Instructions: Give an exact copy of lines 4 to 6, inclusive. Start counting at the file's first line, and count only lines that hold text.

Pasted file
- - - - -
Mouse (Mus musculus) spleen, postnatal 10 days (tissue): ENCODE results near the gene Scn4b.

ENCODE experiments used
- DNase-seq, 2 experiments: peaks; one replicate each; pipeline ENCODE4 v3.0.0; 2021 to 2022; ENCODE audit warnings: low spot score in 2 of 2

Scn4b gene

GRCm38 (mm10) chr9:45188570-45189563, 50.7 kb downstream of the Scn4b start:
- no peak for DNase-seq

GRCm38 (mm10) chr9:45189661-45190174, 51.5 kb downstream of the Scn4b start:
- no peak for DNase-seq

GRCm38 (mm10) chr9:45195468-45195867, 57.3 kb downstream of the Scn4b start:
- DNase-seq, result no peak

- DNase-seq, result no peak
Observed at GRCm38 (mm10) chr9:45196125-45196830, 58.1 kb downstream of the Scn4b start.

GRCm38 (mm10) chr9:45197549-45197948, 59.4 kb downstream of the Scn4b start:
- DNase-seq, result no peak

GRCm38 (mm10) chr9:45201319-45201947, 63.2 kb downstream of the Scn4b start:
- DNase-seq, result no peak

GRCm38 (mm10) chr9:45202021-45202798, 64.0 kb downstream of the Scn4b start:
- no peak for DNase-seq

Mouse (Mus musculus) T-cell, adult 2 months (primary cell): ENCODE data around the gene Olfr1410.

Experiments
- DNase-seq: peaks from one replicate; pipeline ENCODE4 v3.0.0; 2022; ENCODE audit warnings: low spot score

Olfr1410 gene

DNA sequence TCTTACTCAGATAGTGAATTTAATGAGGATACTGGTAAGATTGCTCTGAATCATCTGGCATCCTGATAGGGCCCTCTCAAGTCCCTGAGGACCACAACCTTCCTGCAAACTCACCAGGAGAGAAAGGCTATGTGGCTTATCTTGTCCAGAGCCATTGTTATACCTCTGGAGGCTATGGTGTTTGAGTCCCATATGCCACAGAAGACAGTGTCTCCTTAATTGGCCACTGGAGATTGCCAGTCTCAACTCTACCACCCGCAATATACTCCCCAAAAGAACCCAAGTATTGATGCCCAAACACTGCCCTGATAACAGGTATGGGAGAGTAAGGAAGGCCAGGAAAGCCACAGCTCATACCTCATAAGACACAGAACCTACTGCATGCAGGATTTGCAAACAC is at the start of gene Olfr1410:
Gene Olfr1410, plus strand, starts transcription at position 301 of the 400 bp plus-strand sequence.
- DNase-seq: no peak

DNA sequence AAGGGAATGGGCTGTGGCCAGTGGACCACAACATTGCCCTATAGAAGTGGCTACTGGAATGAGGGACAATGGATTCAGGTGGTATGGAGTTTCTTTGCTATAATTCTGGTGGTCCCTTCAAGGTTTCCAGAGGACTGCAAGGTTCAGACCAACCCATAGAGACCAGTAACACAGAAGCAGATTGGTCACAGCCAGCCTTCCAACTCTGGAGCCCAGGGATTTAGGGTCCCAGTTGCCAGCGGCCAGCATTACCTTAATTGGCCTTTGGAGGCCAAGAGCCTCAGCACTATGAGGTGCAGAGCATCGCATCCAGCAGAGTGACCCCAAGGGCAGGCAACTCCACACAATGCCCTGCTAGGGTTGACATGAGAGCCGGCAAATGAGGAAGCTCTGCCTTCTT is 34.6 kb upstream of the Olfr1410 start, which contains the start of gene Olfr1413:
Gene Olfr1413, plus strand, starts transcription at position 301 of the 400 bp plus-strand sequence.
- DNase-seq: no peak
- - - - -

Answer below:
Scn4b gene

GRCm38 (mm10) chr9:45188570-45189563, 50.7 kb downstream of the Scn4b start:
- no peak for DNase-seq